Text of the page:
reproached himself during the last hour of his life for having insulted
God and men because he has not done his duty to his art.[2] And even if
Vasari's story lacks all probability and belongs to those legends which
began to be woven about the mystic master while he was still living, it
nevertheless retains indisputable value as a testimonial of the judgment
of those people and of those times.

What was it that removed the personality of Leonardo from the
understanding of his contemporaries? Certainly not the many sidedness of
his capacities and knowledge, which allowed him to install himself as a
player of the lyre on an instrument invented by himself, in the court of
Lodovico Sforza, nicknamed Il Moro, the Duke of Milan, or which allowed
him to write to the same person that remarkable letter in which he
boasts of his abilities as a civil and military engineer. For the
combination of manifold talents in the same person was not unusual in
the times of the Renaissance; to be sure Leonardo himself furnished one
of the most splendid examples of such persons. Nor did he belong to that
type of genial persons who are outwardly poorly endowed by nature, and
who on their side place no value on the outer forms of life, and in the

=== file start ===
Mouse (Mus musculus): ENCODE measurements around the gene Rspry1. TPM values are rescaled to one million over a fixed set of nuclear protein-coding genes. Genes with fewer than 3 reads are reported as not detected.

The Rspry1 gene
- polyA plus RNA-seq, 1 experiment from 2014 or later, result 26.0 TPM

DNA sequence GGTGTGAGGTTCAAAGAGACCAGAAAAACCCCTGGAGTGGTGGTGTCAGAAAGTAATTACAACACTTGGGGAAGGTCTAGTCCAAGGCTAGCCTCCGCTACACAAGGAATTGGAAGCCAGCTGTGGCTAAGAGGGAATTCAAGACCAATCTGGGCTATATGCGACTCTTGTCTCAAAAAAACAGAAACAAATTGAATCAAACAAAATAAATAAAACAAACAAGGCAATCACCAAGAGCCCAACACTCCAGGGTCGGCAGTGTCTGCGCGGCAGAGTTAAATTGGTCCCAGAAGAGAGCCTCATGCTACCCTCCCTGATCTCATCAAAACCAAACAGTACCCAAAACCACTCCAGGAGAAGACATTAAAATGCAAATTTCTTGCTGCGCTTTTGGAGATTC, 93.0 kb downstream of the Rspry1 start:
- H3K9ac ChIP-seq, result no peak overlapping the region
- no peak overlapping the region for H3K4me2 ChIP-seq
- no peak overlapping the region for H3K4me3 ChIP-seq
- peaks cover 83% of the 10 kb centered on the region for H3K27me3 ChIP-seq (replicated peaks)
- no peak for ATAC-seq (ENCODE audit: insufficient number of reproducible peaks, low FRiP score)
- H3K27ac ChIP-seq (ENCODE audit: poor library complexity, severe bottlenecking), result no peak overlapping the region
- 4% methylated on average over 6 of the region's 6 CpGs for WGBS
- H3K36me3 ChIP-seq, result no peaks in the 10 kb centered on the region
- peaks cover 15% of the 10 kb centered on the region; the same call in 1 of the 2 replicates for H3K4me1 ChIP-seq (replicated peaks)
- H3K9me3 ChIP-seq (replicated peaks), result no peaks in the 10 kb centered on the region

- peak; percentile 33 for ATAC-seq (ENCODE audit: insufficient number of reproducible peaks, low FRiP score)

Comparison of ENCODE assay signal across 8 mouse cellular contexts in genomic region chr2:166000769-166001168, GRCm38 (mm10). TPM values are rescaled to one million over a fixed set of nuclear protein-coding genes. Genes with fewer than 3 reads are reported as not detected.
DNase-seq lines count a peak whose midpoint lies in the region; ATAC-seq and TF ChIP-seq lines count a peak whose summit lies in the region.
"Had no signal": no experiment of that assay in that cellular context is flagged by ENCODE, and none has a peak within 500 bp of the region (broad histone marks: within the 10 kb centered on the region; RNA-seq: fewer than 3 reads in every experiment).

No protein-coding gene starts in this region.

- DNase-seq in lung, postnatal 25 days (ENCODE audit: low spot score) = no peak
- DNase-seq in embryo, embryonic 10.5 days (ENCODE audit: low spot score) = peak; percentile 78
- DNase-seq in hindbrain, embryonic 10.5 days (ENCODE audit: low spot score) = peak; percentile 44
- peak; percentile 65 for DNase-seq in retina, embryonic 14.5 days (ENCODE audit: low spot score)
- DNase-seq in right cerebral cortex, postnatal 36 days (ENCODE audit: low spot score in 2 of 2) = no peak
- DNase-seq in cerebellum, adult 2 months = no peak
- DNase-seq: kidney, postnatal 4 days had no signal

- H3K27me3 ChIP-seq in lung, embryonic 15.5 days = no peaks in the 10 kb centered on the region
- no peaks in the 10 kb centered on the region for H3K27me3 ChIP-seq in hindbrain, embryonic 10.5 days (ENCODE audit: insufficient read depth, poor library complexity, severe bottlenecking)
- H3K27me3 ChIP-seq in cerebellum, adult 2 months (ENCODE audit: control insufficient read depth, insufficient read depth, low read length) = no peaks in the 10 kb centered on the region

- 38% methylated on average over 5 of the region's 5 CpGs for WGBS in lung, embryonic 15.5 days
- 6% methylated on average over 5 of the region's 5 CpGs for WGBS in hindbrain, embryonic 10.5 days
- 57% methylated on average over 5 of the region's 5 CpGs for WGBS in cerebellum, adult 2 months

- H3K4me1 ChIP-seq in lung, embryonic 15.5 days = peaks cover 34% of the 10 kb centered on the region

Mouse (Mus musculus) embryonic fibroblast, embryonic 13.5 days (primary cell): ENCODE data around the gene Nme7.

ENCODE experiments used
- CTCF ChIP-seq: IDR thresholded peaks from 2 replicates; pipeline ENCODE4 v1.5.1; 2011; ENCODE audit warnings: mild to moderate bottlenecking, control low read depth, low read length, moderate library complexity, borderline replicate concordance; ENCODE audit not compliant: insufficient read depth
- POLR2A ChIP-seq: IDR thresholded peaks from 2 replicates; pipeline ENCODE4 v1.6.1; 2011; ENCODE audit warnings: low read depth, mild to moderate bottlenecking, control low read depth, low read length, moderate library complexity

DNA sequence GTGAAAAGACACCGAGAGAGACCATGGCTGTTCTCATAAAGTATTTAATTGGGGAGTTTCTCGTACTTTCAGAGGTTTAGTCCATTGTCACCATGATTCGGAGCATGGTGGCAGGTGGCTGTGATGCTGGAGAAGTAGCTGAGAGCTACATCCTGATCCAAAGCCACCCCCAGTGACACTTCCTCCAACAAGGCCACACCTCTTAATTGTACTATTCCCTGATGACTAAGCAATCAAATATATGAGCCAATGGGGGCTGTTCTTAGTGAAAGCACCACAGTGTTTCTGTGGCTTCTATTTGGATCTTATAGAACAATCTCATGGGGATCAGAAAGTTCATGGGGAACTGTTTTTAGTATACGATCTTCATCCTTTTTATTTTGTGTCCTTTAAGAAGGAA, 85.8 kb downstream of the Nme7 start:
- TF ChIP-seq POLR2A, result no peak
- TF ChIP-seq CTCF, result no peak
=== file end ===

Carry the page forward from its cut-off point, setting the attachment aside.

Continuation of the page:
painful gloominess of their feelings fly from human relations. On the
contrary he was tall and symmetrically built, of consummate beauty of
countenance and of unusual physical strength, he was charming in his
manner, a master of speech, and jovial and affectionate to everybody. He
loved beauty in the objects of his surroundings, he was fond of wearing
magnificent garments and appreciated every refinement of conduct. In his
treatise[3] on the art of painting he compares in a significant passage
the art of painting with its sister arts and thus discusses the
difficulties of the sculptor: "Now his face is entirely smeared and
powdered with marble dust, so that he looks like a baker, he is covered
with small marble splinters, so that it seems as if it snowed on his